Robert 'Bob' Schmitt / 1922-2006
Facts ruled for state statistician
The information guru created the annual Hawaii Data Book
ANY research on Hawaii's history and people will likely lead an inquiring government planner or lawmaker, social service agency, business or labor leader, writer or student to the work of Bob Schmitt.
The former state statistician found endless ways to collect information and put it into authoritative, scientific form. He was the creator of the Hawaii Data Book, published annually for more than 30 years through 2000 and now available online. In 1978 he completed "Historical Statistics of Hawaii," a mammoth collection of facts still available in bookstores and libraries.
Schmitt, 84, died Saturday at his home.
"Bob was the Google before the Internet was invented," said retired Star-Bulletin news editor Chuck Frankel. "He was interested in Hawaiian history, Hawaiian fish, Hawaiian movies ... in ethnic makeup, income, interracial marriages, everything about people."
Schmitt was the author of more than 200 articles published in professional and technical journals and of five books including "Hawaii's Firsts and Near Firsts," published in 1995, and the 1988 "Hawaii in the Movies, 1898-1959," which combined his personal interest in movies with his skill as data collector.
He was named one of Hawaii's distinguished historians by the Hawaiian Historical Society in 1992, the year he retired from the state Department of Business, Economic Development and Tourism, and was given national recognition by the American Statistical Association.
Lynn Zane, retired DBEDT research and statistics officer, said Schmitt invented a method of estimating population that was adopted by the U.S. Census Bureau and is used to track population changes in the years between 10-year censuses.
Jan Nakamoto, the department's current research statistician, said Schmitt's working files, handwritten notes and correspondence will become part of the State Archives. "His legacy was that he put whatever he collected into documents. I'm in awe of him. He could take information from all different places and put it together; he would see what data goes together."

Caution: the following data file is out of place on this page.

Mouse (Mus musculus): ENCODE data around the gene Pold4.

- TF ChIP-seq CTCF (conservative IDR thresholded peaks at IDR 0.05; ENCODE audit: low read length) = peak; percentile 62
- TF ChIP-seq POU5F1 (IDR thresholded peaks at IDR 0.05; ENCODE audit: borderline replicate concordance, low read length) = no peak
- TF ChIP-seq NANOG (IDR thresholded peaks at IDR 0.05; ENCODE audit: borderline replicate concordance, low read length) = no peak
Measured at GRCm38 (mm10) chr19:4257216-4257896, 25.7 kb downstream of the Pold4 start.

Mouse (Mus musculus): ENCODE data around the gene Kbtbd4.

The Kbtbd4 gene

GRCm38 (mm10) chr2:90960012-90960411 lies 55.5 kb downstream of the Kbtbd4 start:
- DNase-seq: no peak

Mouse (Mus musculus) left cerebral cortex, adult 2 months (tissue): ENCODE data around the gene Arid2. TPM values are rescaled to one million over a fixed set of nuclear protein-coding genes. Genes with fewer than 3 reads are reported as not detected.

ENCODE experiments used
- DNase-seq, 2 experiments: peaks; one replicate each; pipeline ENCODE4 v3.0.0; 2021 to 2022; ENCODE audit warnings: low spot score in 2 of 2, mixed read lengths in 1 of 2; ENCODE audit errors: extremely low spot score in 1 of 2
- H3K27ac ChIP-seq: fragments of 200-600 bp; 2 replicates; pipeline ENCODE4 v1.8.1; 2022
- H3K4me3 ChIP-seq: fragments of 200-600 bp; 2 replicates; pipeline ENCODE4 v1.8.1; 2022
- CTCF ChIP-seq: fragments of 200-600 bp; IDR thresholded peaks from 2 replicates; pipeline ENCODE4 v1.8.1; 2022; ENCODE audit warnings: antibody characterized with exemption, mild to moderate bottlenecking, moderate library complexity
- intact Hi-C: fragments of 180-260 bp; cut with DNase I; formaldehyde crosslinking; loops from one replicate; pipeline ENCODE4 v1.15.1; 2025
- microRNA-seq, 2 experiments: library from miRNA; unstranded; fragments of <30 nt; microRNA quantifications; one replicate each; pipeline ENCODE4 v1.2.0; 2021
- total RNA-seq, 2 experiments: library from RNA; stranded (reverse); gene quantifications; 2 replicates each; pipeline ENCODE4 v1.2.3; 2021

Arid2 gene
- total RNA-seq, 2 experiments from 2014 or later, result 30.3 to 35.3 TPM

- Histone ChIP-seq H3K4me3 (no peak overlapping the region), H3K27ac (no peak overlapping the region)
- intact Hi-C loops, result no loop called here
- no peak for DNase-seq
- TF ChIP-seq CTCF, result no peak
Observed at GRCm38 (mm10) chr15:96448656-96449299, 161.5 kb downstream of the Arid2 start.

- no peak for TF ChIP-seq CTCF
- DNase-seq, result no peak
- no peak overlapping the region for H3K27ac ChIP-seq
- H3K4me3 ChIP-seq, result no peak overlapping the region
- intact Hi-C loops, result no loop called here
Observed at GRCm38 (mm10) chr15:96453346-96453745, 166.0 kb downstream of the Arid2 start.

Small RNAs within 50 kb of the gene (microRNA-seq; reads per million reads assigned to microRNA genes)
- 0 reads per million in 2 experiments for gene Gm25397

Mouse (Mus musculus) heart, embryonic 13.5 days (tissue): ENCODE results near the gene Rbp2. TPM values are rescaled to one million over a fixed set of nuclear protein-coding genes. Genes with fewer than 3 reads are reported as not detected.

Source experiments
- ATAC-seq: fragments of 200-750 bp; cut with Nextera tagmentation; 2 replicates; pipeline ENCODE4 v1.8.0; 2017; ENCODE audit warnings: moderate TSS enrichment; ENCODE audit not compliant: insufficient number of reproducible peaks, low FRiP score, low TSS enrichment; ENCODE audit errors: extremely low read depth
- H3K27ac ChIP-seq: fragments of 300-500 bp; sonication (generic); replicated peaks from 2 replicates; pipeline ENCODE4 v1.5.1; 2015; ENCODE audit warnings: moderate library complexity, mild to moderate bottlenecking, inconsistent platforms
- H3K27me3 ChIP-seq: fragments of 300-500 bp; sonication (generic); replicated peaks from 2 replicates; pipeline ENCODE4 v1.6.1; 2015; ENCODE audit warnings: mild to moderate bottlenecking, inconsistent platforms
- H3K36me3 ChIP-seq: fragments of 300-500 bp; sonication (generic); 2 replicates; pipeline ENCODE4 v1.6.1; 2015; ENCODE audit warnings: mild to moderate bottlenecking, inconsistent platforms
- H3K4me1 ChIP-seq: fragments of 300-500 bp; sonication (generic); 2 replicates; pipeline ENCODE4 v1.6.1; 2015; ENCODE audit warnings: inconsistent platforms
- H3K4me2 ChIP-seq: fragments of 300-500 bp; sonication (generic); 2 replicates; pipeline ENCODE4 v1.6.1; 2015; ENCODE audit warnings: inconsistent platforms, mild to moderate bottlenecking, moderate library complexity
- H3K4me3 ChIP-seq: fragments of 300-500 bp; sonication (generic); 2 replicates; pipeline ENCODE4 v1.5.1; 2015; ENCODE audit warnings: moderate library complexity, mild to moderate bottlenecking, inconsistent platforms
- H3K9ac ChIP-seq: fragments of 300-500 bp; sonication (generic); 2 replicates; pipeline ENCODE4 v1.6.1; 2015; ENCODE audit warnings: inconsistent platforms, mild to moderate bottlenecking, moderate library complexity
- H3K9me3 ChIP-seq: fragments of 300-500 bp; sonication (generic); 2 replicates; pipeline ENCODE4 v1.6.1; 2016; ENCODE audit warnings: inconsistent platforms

Author Eleanor Nordyke said Schmitt was "a walking encyclopedia of information, always gracious and willing to answer questions. He had a generous spirit." Of all his written work, her favorite is the foreword Schmitt wrote in her book "The Peopling of Hawaii."
"Everybody knows him for his numbers, but he was more cultured than that," said friend Tony Oliver. "He loved good music and good food. He was a great guy to talk to. He was interested in the world. He loved to travel all over the Pacific islands."
Schmitt was born in Cincinnati and earned bachelor's and master's degrees at the University of Cincinnati. He moved to Hawaii in 1947 and held research jobs for the Chamber of Commerce of Honolulu and the Honolulu Redevelopment Agency and in Cincinnati and Seattle before joining the territorial government. In 1963 the late Gov. John Burns named him state statistician, the only person ever to hold that title.
He is survived by wife Sylvia Mitchell, son Rolf Schmitt of Baltimore and stepdaughter Sandra S. Zichterman of San Diego.
A memorial service will be held at a later date.